The company announced net income of $1.04 billion and earnings-per-share of $0.79 for the quarter ending March 31, 1997. That compares to $0.44 per share for the same quarter last year. The results far exceed analysts' consensus estimate of $0.64 per share, as reported by First Call.
Revenues for the quarter totaled $3.21 billion, a 45 percent increase over $2.21 billion last year.
"Worldwide acceptance of Microsoft Office 97 ignited these outstanding results," said Mike Brown, chief financial officer of Microsoft in a statement. "As corporate and retail customers upgraded to this new product with enthusiasm, we also realized solid gains in the OEM channel because of the continued popularity of the 32-bit Windows operating systems. And we reaped the benefits of an improved cost model."
Introduced last January, Office 97 is Microsoft's suite of desktop productivity applications, including Word, Excel, and PowerPoint. Microsoft said that it has sold more than 8 million licenses for Office 97 applications.
The company says there are now more than 60 million Office users, 8 million of whom are using Office 97. The company also says that Office 97 is selling at three times the rate of any previous version, despite speculation in the press when the product came out that it was too large and had many unnecessary features.
Today, analysts were still shocked that Microsoft's exceeded their expectations so dramatically.
"I knew it was going to be strong, did I know it was going to be 79 cents? No," said Robbie Owens, an analyst at Pacific Crest Securities in Portland, Oregon. "79 cents was unfathomable."
"They blew everybody away," said Scott McAdams, an analyst at Ragen MacKenzie in Seattle, Washington. "The real star here was the platforms division despite the fact that it got second billing. If you look at growth rate in units, platforms was the real star."
But Microsoft's Brown also sounded a cautionary note about future growth, a warning that it issued last quarter as well. Specifically, the company warned that demand for its productivity applications and Windows 95 will slow down in the coming fiscal year because the company will not release a major upgrade of those products until fiscal 99.
"With our main revenue engines--Windows and Office--idling at a [yellow] light in the product cycle in fiscal 98, growth will be more dependent on our nascent server business," Brown said. "And while business has been very strong, there is FUD [fear, uncertainty, doubt[ out there now, FUD about important issues we are working very hard on."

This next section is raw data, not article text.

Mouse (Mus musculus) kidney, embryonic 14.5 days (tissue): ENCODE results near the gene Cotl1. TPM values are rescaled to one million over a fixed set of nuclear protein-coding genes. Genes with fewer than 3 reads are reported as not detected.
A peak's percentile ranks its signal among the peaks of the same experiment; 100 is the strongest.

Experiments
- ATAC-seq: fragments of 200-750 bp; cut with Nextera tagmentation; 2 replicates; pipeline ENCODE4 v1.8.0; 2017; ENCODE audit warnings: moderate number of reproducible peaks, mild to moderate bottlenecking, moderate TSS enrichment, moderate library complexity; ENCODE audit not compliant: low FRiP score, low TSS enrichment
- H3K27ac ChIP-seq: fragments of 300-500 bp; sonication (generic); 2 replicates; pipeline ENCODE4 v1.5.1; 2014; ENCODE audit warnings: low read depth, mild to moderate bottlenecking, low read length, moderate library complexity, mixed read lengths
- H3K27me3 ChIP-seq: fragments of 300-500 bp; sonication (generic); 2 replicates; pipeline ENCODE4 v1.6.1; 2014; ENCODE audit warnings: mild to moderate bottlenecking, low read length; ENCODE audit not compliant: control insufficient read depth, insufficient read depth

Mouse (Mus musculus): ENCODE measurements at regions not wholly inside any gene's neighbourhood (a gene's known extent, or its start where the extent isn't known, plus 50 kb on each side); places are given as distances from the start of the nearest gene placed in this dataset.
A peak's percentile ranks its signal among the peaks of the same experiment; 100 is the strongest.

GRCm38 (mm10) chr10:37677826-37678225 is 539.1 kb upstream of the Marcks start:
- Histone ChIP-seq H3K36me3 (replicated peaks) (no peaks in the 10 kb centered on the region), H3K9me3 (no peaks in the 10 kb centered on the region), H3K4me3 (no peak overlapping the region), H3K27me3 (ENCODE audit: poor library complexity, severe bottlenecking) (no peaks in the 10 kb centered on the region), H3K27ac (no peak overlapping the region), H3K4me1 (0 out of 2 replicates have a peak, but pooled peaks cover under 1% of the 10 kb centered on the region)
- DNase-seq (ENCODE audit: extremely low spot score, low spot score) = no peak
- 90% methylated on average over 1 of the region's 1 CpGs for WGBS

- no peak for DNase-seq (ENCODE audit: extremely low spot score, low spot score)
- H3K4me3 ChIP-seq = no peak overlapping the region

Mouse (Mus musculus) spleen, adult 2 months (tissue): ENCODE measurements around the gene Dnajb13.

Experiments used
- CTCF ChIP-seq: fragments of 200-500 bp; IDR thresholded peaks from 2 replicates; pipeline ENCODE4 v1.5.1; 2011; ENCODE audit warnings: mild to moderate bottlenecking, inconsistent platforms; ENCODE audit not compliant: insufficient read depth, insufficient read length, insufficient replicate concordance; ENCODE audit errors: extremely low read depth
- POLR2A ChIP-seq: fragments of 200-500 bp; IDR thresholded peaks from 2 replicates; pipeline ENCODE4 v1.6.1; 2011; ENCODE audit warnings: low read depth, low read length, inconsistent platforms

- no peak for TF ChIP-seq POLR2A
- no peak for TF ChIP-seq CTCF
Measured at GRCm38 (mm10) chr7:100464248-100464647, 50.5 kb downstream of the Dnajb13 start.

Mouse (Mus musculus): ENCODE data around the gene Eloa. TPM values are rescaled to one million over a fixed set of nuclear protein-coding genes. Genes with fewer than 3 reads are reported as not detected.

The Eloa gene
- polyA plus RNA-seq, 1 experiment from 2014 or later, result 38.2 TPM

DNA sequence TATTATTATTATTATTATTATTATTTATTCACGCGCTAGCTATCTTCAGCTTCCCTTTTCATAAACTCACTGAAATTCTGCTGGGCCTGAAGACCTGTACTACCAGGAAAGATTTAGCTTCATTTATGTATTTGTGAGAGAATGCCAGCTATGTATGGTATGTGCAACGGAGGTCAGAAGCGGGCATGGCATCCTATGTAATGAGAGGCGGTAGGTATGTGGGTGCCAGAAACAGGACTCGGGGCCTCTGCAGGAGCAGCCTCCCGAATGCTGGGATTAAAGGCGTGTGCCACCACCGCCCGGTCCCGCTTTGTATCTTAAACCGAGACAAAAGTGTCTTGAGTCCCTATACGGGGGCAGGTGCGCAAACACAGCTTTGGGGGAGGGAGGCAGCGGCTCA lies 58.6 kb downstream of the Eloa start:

The company--and, in particular, Brown--is always careful to control expectations for Microsoft's continued revenue growth and then blow away analysts' projections. Today, Brown--who quoted Francis Bacon and Ralph Waldo Emerson in a call with press and analysts--used a colorful metaphor to describe his feelings for Microsoft's financial performance.
"I am a raging bull about Microsoft's long-term financial prospects," he said. "But all the same, it's hard for even the wildest bull that ran the streets of Pamplona?to imagine another quarter as incredible as the sizzler we just finished."
Microsoft has scouting out new growth opportunities and has begun making significant strategic investments in building media operations that could eventually bolster revenues.
"I don't think there's much concern over near-term demand," said Christopher Galvin, an analyst with Hambrecht and Quist. "There is more concern about how they're going to telegraph demand over the next few quarters."
Earlier this month, Microsoft made another investment to drive future growth by acquiring WebTV Networks for $425 million. Through WebTV, Microsoft hopes that television sets one day take off as Internet access devices, creating a huge new market for the company's products.
"I think Microsoft was pretty astute in this WebTV acquisition," said Galvin. "TVs are in 98 percent of U.S. homes. They want to have Microsoft software embedded in all of the TVs in America."